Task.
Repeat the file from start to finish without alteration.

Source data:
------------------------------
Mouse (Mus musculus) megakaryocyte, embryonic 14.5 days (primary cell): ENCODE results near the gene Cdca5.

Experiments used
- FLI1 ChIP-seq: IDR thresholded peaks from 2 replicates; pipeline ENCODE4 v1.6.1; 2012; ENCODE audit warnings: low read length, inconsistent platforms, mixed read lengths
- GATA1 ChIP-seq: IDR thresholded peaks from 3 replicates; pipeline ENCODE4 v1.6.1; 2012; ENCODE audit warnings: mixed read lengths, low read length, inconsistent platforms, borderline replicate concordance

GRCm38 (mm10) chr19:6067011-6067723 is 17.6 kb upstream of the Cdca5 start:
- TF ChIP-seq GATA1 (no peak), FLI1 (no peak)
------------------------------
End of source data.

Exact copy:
Mouse (Mus musculus) megakaryocyte, embryonic 14.5 days (primary cell): ENCODE results near the gene Cdca5.

Experiments used
- FLI1 ChIP-seq: IDR thresholded peaks from 2 replicates; pipeline ENCODE4 v1.6.1; 2012; ENCODE audit warnings: low read length, inconsistent platforms, mixed read lengths
- GATA1 ChIP-seq: IDR thresholded peaks from 3 replicates; pipeline ENCODE4 v1.6.1; 2012; ENCODE audit warnings: mixed read lengths, low read length, inconsistent platforms, borderline replicate concordance

GRCm38 (mm10) chr19:6067011-6067723 is 17.6 kb upstream of the Cdca5 start:
- TF ChIP-seq GATA1 (no peak), FLI1 (no peak)